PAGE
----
Lebanon is still reeling from shock and has not yet begun an investigation into the causes of the explosion in its Beirut's port on Tuesday, which had cost the lives of over 100 people and wounded many thousands.
But even now there are two things that can be stated with confidence.
The explosion in a warehouse containing 2,750 tons of ammonium nitrate was the result of a succession of accidents and not an intentional act of sabotage, and it began with a fire in a petrol storage facility that ignited a warehouse full of firecrackers or some other inflammable substances and that had, in turn, caused the initial explosion that was then followed, some minutes later, by the ammonium nitrate blowing up.
Ammonium nitrate is usually used in the production of fertilizer, for agriculture, but it is not a stable material and is explosive under certain circumstances such as extreme heat. A small explosion nearby can trigger the massive event that we've witnessed.
The fact that Israel was not involved in the tragedy is supported not by the statements of its leaders but by its Modus Operandi (MO) in the past in covert operations as well as out in the open.
In its policy, Israel conducts its "war between wars," with careful consideration to minimize collateral damage, especially to civilians. In most of its actions, Israel has attempted to target Iranians or Palestinians terror operatives when it attacked weapons caches.
The reason for that policy is the understanding that direct targeting of civilians increases motivations for revenge that could deteriorate to an all-out war, and that is what Israel, as a strategy tries to avoid.
The proof is in the footage. The explosion began with a simple fire that spread uncontrollably to other parts of the port.
Israel is motivated to target Hezbollah's precise missile production lines in Lebanon but as far as it is known, no such facilities were situated inside the port of Beirut where many foreigners are often present. In addition, destroying such targets would not have been carried out by starting a fire.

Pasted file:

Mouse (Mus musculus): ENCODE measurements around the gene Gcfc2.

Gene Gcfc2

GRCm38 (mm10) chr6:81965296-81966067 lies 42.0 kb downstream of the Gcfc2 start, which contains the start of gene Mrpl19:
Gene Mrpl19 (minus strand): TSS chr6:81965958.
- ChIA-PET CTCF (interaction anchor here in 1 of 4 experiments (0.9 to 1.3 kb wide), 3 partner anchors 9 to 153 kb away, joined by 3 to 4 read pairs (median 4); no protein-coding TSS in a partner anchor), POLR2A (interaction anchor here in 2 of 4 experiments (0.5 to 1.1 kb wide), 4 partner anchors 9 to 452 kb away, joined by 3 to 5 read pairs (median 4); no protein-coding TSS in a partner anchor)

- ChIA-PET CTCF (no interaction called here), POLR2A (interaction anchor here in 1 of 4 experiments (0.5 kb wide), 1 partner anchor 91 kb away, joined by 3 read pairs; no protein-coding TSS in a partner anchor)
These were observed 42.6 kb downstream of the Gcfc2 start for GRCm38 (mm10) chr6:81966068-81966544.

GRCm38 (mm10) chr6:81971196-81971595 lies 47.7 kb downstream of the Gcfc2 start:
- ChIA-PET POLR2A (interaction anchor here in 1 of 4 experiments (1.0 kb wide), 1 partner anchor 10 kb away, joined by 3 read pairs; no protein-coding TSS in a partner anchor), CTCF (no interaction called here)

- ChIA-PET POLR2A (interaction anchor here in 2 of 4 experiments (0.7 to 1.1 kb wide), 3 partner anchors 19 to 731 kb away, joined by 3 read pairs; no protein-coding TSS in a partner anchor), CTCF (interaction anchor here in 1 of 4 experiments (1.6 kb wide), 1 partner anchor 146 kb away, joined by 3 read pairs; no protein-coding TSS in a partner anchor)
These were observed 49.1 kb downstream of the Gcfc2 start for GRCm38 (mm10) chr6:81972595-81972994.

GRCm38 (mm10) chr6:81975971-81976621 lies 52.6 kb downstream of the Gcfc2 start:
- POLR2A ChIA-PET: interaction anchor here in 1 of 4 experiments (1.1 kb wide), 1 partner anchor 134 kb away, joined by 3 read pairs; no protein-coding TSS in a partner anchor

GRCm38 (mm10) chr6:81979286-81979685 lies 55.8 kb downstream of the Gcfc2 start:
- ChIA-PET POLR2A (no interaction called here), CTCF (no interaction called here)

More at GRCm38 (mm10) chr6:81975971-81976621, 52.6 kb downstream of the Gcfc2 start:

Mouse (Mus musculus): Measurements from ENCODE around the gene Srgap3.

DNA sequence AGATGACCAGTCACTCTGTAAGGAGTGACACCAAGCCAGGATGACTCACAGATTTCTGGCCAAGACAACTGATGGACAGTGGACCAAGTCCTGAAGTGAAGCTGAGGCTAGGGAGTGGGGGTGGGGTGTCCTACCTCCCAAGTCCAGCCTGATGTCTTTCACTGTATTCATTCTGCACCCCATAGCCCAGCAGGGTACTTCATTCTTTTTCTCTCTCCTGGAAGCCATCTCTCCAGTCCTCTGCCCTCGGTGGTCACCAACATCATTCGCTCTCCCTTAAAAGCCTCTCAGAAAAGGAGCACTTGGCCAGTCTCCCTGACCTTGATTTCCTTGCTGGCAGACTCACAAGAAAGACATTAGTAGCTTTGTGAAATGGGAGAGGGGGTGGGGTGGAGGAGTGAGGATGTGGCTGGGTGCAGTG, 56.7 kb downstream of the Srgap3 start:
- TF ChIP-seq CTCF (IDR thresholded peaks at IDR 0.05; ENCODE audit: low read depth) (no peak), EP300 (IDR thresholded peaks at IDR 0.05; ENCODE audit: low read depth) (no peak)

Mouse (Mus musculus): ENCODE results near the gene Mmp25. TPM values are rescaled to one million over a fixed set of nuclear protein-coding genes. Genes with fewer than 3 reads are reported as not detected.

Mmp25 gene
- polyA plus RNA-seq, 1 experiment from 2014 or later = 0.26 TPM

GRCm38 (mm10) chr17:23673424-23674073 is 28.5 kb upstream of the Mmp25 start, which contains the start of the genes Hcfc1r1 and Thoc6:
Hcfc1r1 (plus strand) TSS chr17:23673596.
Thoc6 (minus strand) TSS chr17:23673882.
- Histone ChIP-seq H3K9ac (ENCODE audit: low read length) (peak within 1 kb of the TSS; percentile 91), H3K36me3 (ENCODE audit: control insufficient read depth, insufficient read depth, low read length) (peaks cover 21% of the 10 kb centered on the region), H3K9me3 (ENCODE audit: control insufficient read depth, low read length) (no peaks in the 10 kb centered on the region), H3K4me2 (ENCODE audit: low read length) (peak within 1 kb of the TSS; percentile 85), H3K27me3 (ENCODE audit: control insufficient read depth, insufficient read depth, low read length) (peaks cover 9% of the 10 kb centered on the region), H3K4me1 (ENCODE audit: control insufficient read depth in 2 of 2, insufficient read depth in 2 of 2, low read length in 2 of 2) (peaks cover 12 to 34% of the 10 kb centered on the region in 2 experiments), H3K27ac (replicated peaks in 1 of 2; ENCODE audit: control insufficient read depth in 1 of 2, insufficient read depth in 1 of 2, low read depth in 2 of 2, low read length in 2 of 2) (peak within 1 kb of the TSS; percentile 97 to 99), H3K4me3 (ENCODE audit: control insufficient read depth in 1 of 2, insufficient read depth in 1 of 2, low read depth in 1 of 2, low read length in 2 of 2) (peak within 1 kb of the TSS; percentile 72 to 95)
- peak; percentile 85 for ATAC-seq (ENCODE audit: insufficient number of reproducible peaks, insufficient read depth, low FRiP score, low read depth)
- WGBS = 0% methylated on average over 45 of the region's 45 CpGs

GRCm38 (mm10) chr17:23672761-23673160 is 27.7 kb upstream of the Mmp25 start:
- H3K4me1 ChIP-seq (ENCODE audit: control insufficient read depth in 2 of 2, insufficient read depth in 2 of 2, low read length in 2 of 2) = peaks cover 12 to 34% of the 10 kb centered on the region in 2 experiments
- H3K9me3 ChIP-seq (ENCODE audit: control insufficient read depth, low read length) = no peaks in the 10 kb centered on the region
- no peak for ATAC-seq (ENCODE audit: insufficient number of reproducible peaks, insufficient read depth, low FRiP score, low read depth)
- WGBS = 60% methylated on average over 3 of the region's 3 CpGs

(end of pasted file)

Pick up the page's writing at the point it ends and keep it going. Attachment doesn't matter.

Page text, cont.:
Beirut's residence, once they overcome the initial shock will be salvaging what they can and looking for shelter, They will be too busy to resume their anti-government protests in a city that had already been in a desperate condition before Wednesday's explosion, because of Lebanon's isolation and dire economic troubles compounded by the coronavirus pandemic.
In the rural unaffected areas, life will likely continue as always though many more Lebanese will probably be seeking a future elsewhere, overseas, while many residents of the city would be looking for alternative housing in the countryside.
This disaster may even alleviate some of the country's economic trouble now that the World Bank and some European countries have already pledged their assistance after withholding aid to the Lebanese government in compliance with U.S. sanctions and because it was seen as corrupt and under the control of Hezbollah.
France and other contributing countries would likely approve 11 billion dollars requested by the Beirut government. French President Emmanuel Macron already announced he would be traveling to the destroyed city on Thursday.
Perhaps the American administration will remove its object to assistance from the International Monetary Fund (IMF). If they do, Lebanon could avoid the bankruptcy it is now facing provided the corrupt leadership keeps its hands off the funds.
Absurdly, the disaster could bring the Middle Eastern country into the fold of the West and away from Iran's influence because Hezbollah would not be in a position to reject assistance from western powers.
After the tragedy, Hezbollah will be trying to appear a protector of the country bringing the organizational and capabilities – developed in anticipation of a war with Israel, into play by providing immediate medical, logistical, and even financial assistance for the victims.